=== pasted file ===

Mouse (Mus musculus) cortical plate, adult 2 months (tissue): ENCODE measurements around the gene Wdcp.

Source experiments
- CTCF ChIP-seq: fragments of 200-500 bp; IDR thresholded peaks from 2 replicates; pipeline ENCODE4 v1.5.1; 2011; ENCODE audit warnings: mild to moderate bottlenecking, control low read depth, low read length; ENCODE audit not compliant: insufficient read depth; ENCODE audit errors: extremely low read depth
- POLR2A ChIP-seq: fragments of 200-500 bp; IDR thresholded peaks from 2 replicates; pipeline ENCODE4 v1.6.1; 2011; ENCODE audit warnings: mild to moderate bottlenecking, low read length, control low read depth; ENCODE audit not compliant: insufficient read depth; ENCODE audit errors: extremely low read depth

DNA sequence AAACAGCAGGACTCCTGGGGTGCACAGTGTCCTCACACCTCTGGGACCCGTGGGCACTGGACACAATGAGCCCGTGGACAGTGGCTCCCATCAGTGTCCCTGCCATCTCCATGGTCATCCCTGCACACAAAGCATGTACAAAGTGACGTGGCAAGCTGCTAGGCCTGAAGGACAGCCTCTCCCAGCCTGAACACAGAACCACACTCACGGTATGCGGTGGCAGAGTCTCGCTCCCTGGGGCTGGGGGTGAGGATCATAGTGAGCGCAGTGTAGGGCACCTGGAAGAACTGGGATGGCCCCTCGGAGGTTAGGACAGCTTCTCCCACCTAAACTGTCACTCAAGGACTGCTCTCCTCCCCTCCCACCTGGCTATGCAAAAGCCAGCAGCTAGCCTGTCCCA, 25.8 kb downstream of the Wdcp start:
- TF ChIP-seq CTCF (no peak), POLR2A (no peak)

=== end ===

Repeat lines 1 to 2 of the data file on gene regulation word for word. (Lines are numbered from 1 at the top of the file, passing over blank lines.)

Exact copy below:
Mouse (Mus musculus) cortical plate, adult 2 months (tissue): ENCODE measurements around the gene Wdcp.

Source experiments